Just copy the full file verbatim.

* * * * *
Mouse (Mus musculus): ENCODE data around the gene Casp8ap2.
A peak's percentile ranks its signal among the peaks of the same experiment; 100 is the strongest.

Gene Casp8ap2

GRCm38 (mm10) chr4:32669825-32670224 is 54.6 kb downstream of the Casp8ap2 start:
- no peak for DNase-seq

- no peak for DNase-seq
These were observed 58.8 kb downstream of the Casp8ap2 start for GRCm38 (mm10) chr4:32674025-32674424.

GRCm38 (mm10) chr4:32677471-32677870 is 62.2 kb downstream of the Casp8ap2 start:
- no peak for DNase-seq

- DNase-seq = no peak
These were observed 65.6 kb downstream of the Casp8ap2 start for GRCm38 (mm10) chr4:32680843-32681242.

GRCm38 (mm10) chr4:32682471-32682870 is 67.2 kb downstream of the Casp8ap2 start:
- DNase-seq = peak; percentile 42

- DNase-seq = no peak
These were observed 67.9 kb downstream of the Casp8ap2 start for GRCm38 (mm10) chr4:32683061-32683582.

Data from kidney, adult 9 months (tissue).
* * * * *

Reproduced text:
Mouse (Mus musculus): ENCODE data around the gene Casp8ap2.
A peak's percentile ranks its signal among the peaks of the same experiment; 100 is the strongest.

Gene Casp8ap2

GRCm38 (mm10) chr4:32669825-32670224 is 54.6 kb downstream of the Casp8ap2 start:
- no peak for DNase-seq

- no peak for DNase-seq
These were observed 58.8 kb downstream of the Casp8ap2 start for GRCm38 (mm10) chr4:32674025-32674424.

GRCm38 (mm10) chr4:32677471-32677870 is 62.2 kb downstream of the Casp8ap2 start:
- no peak for DNase-seq

- DNase-seq = no peak
These were observed 65.6 kb downstream of the Casp8ap2 start for GRCm38 (mm10) chr4:32680843-32681242.

GRCm38 (mm10) chr4:32682471-32682870 is 67.2 kb downstream of the Casp8ap2 start:
- DNase-seq = peak; percentile 42

- DNase-seq = no peak
These were observed 67.9 kb downstream of the Casp8ap2 start for GRCm38 (mm10) chr4:32683061-32683582.

Data from kidney, adult 9 months (tissue).